SecureBlackbox 16: When the remote socket is disconnected, the TElSocket state (or the Active property of socket-enabled components) indicates that the connection is still present. Why?

Note: This article applies only to SecureBlackbox Legacy. For future development please consider using the latest version.

The TCP protocol was designed to be tolerant to temporary failures of the carrier. And if you don't transfer any data over the established logical connection, the TCP stack remains dormant and does nothing to detect the state of this connection.

If the remote system gracefully closes the socket (i.e., sends "goodbye" packets) and the carrier is active, then the TCP stack on your computer is notified about the socket being closed. If the remote system closes the connection forcefully (computer is powered off, etc.) or when the carrier fails on the way (say, the satellite has fallen down or a shark has bitten the trans-Atlantic cable), the local system knows nothing about the connection state.

But in both cases, the Windows Sockets module doesn't have a way to notify the application about state change other than returning an error on an attempt to do something with the socket. So, the best you can do is to send something over the socket. And if there's no connection available anymore, you will receive an error that will tell you that the connection has died.

In some cases, it is important to know the current state of the connection in order to notify the user or another software module.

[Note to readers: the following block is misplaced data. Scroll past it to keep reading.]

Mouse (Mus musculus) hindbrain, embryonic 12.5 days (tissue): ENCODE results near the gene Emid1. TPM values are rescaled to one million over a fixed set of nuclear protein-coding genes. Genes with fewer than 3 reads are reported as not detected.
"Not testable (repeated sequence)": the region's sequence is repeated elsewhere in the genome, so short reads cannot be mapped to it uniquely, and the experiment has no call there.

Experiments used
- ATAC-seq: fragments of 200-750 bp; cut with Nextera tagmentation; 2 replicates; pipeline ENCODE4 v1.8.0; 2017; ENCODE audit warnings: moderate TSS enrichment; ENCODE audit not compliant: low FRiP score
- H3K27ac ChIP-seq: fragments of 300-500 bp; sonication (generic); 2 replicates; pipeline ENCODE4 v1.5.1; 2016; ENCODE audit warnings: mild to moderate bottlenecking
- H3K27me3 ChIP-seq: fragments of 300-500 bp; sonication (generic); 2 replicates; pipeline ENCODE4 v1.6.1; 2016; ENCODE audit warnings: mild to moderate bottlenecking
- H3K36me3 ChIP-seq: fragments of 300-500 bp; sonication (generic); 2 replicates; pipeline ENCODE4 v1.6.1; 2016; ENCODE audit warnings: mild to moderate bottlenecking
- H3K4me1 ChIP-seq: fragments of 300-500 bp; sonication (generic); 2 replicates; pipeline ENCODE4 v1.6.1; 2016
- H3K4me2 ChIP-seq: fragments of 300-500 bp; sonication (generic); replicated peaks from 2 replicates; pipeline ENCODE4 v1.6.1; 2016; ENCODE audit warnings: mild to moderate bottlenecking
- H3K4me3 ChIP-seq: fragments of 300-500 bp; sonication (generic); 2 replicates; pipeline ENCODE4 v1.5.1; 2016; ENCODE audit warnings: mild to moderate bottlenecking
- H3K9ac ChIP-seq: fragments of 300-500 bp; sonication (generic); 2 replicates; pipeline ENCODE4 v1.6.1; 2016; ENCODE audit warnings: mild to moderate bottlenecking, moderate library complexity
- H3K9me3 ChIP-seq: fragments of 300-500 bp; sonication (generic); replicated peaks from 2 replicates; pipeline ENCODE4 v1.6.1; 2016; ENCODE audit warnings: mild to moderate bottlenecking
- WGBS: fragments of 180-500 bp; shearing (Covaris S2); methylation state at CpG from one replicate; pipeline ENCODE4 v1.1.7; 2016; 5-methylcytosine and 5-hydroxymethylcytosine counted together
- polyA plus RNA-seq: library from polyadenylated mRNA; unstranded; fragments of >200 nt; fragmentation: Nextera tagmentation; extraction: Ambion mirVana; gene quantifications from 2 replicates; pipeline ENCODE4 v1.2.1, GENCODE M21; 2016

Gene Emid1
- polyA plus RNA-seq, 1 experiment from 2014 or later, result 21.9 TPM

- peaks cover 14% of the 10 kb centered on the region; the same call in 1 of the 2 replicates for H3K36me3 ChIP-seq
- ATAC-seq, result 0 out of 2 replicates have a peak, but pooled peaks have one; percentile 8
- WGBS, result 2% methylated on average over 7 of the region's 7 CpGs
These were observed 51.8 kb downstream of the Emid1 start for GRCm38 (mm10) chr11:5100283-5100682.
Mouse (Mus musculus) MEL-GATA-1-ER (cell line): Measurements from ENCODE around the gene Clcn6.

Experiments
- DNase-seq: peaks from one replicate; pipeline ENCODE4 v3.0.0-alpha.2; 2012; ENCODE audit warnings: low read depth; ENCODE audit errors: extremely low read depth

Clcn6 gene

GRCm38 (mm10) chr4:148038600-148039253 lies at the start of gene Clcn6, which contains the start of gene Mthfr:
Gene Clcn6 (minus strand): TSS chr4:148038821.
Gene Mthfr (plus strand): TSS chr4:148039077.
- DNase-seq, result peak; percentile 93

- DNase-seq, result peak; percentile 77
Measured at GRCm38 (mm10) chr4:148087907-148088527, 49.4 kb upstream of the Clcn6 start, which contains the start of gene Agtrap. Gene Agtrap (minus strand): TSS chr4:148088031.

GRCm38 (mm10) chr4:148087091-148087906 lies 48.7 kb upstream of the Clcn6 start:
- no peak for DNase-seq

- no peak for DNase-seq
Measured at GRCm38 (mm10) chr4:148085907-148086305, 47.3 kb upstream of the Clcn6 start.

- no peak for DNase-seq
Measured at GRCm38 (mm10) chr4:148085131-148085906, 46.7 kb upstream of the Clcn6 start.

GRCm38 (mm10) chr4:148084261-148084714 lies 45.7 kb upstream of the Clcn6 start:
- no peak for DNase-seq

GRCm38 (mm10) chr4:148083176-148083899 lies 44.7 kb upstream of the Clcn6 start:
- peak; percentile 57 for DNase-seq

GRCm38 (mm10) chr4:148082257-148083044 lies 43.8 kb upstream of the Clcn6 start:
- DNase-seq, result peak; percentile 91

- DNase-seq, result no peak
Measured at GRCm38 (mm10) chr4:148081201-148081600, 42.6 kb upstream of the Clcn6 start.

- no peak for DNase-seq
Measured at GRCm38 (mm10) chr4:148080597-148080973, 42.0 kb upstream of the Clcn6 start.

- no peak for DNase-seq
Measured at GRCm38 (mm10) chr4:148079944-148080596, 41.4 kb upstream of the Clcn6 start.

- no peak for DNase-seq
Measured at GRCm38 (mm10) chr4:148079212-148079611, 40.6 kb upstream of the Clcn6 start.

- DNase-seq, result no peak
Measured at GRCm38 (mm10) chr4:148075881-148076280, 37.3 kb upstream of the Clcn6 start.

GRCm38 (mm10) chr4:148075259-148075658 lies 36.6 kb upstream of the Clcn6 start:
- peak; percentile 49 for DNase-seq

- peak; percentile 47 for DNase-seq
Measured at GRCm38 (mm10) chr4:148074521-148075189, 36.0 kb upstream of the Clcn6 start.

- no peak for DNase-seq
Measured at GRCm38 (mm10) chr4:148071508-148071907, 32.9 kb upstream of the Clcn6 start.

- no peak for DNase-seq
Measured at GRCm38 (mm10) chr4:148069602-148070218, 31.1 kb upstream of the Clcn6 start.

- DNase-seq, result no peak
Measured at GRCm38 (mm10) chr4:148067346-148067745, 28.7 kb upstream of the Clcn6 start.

In this case, the only option is to use so-called keep-alive packets in the application-level protocol. Your application needs to send them periodically. For FTP this can be a request for a current directory. SSH/SFTP also offers keep-alive packets (these are supported in SecureBlackbox). In HTTP you can send an OPTIONS request. Some other protocols have the NOOP command or something similar. It is important that your code initiates the sending of such requests so it is notified about the failure (and disconnection) as soon as possible in this case.

Remember to call the Close() method of the corresponding SecureBlackbox component in case of disconnection or when you are done using the component. This will let the component release resources and be ready for subsequent use.

We appreciate your feedback.  If you have any questions, comments, or suggestions about this article please contact our support team at